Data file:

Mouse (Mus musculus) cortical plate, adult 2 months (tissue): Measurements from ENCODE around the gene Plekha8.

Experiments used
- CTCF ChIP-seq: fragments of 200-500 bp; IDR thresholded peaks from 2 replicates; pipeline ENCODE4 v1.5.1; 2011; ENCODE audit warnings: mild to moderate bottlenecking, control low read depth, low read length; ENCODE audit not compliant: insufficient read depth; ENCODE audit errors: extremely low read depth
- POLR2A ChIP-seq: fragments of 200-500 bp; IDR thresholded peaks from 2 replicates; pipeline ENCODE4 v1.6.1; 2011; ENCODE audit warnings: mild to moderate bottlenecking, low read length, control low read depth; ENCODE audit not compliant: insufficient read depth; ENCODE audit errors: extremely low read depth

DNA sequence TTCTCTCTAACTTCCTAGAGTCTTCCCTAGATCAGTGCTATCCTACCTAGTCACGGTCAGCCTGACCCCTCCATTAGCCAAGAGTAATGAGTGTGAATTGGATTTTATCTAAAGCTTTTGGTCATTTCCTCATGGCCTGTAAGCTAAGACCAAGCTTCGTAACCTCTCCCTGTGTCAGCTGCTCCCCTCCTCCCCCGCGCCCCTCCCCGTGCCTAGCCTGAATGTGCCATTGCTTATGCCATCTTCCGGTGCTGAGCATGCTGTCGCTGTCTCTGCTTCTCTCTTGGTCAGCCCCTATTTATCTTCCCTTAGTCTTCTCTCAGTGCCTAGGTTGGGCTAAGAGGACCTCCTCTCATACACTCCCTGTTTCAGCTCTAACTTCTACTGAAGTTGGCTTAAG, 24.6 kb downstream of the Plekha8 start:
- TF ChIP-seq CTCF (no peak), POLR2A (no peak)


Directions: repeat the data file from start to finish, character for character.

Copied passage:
Mouse (Mus musculus) cortical plate, adult 2 months (tissue): Measurements from ENCODE around the gene Plekha8.

Experiments used
- CTCF ChIP-seq: fragments of 200-500 bp; IDR thresholded peaks from 2 replicates; pipeline ENCODE4 v1.5.1; 2011; ENCODE audit warnings: mild to moderate bottlenecking, control low read depth, low read length; ENCODE audit not compliant: insufficient read depth; ENCODE audit errors: extremely low read depth
- POLR2A ChIP-seq: fragments of 200-500 bp; IDR thresholded peaks from 2 replicates; pipeline ENCODE4 v1.6.1; 2011; ENCODE audit warnings: mild to moderate bottlenecking, low read length, control low read depth; ENCODE audit not compliant: insufficient read depth; ENCODE audit errors: extremely low read depth

DNA sequence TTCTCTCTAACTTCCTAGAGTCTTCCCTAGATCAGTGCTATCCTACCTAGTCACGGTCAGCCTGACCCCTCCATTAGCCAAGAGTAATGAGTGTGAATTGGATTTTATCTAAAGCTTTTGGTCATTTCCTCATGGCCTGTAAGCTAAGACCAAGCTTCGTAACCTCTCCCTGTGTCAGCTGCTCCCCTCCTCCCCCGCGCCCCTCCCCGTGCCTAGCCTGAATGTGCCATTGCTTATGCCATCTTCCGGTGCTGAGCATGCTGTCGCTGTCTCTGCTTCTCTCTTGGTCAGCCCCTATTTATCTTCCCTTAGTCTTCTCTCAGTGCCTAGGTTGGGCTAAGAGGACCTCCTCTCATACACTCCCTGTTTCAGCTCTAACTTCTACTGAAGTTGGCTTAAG, 24.6 kb downstream of the Plekha8 start:
- TF ChIP-seq CTCF (no peak), POLR2A (no peak)